It is no secret that Meta employs third-party contractors to manage much of its content moderation bulk load. Reports in the past have detailed the harrowing working conditions of the company’s third-party workers including in India. Now, a new report sheds light on the working condition of the company’s Spanish language moderators in the US. Also Read – Instagram users might soon be able to rearrange posts in their profile grid
According to a report by BuzzFeed, Genpact, which has been previously accused of fostering poor working conditions for its Meta contractors in India, has also been accused of fostering poor working conditions at its office in Richardson, Texas. Meta’s Spanish-language moderators working at Genpact’s Richardson office told the publication that they have been required to report to the office since April 2021 despite the rising number of Delta and Omicron cases in the country. One contractor described the entire experience ‘nothing short of a nightmare’. Also Read – Indians spent over 699 billion hours on mobile, downloaded 26.7 billion apps in 2021
Contrary to that, moderators reviewing English-language content have been allowed to cycle through the office in three-month rotation. The Spanish language contractors also told the publication that unlike their English language counterparts, they are held to “unrealistic performance standards” and that they are not compensated for working in two languages. Also Read – Meta hiring top talent from Apple, Microsoft’s AR divisions: Report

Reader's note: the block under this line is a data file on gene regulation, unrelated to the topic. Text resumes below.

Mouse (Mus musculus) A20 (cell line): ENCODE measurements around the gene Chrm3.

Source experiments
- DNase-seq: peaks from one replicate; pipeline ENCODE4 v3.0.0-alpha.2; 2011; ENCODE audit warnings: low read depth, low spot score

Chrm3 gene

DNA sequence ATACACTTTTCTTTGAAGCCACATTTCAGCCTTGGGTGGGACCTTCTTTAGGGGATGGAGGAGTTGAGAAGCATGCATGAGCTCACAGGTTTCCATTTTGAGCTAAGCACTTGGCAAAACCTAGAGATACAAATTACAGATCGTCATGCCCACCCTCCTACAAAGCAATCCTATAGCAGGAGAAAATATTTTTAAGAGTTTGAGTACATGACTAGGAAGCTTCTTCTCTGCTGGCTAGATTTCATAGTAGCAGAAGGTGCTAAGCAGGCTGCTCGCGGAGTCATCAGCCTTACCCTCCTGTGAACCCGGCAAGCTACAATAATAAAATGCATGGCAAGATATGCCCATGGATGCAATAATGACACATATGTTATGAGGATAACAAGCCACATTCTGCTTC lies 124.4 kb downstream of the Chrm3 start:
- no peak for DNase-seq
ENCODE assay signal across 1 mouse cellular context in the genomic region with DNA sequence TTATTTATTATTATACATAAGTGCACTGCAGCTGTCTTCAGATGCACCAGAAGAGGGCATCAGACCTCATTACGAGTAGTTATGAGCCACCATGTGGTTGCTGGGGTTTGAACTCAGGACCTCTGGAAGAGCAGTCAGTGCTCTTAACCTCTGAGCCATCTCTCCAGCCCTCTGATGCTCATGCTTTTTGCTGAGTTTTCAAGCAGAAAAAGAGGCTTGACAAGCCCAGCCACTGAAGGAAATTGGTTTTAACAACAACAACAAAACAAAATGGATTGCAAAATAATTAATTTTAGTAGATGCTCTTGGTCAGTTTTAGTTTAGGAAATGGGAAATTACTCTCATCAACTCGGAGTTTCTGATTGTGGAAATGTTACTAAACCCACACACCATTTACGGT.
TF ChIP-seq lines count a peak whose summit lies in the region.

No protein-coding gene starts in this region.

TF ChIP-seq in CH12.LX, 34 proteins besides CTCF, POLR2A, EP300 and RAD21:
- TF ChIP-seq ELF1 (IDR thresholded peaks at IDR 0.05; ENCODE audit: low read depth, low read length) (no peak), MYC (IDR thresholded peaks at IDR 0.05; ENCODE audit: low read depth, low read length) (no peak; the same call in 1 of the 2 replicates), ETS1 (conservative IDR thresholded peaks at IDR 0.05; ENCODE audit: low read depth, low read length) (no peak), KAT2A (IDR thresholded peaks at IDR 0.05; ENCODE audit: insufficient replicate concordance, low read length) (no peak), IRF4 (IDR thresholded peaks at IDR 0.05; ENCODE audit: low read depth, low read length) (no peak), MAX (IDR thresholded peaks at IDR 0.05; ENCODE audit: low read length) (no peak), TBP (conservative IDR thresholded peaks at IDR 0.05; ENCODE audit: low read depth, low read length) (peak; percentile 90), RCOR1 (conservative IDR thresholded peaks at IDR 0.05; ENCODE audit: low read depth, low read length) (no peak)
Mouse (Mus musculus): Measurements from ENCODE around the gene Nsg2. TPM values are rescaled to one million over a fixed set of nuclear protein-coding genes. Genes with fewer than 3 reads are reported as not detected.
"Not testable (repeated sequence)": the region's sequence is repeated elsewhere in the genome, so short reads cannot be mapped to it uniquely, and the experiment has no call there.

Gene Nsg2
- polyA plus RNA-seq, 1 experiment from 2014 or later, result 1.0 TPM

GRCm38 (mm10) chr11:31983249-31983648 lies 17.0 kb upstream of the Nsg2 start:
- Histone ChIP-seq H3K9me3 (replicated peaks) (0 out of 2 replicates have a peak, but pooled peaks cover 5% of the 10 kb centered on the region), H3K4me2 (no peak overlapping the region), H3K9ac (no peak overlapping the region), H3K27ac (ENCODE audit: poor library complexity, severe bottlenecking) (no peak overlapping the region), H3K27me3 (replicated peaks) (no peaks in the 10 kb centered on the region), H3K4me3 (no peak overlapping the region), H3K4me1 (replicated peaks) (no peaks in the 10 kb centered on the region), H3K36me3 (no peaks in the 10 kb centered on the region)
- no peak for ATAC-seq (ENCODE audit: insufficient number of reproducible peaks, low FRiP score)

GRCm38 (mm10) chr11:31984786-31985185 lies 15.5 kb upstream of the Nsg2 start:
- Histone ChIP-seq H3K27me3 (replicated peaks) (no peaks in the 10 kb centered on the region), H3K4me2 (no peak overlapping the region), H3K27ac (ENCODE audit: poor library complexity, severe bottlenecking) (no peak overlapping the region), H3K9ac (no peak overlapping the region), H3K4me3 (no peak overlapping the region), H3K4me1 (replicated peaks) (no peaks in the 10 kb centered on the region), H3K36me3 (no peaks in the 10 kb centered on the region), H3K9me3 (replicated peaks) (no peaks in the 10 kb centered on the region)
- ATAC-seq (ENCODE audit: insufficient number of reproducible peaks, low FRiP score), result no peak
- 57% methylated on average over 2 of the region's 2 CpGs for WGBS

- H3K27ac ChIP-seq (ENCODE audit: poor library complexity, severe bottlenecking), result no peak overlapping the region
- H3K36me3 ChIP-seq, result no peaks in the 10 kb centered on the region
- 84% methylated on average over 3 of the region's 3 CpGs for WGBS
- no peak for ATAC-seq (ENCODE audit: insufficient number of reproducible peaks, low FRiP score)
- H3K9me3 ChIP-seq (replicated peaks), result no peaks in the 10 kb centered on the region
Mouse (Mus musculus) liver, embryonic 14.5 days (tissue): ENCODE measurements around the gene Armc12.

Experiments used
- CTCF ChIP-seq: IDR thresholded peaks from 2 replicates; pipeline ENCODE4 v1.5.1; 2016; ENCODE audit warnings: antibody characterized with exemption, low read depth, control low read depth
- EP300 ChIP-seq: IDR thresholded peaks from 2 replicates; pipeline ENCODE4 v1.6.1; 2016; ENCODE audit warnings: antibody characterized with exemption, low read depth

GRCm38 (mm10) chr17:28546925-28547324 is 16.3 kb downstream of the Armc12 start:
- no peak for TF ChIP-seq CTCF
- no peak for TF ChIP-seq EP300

The report says that despite being deployed for Meta’s Mexican market, this team reviews content by Spanish users posted on Facebook and Instagram across most of Latin America. For reference, there were 94 million Facebook users in Mexico in 2018 and millions more on WhatsApp. Furthermore, the report says that despite working in two languages, moderators are expected to maintain an 85% accuracy rate and a 66-second handle time, which is the time frame for making decisions on a post. The moderators said that while these standards might be “sensible for one language, navigating dual languages can take more time.”
What adds to their ordeal is the fact that Facebook’s guidelines are published only in English. This means that the moderators have to translate Facebook’s guidelines into Spanish before using them, which adds to overall time taken by them.
Responding to the matter, a meta spokesperson told the publication that it uses a combination of technology and people to remove the content that violates its guidelines. The spokesperson also said that while AI has made progress, but people are the most important aspect of the company’s safety efforts. “We know these jobs can be difficult, which is why we work closely with our partners to constantly evaluate how to best support these teams,” the spokesperson added.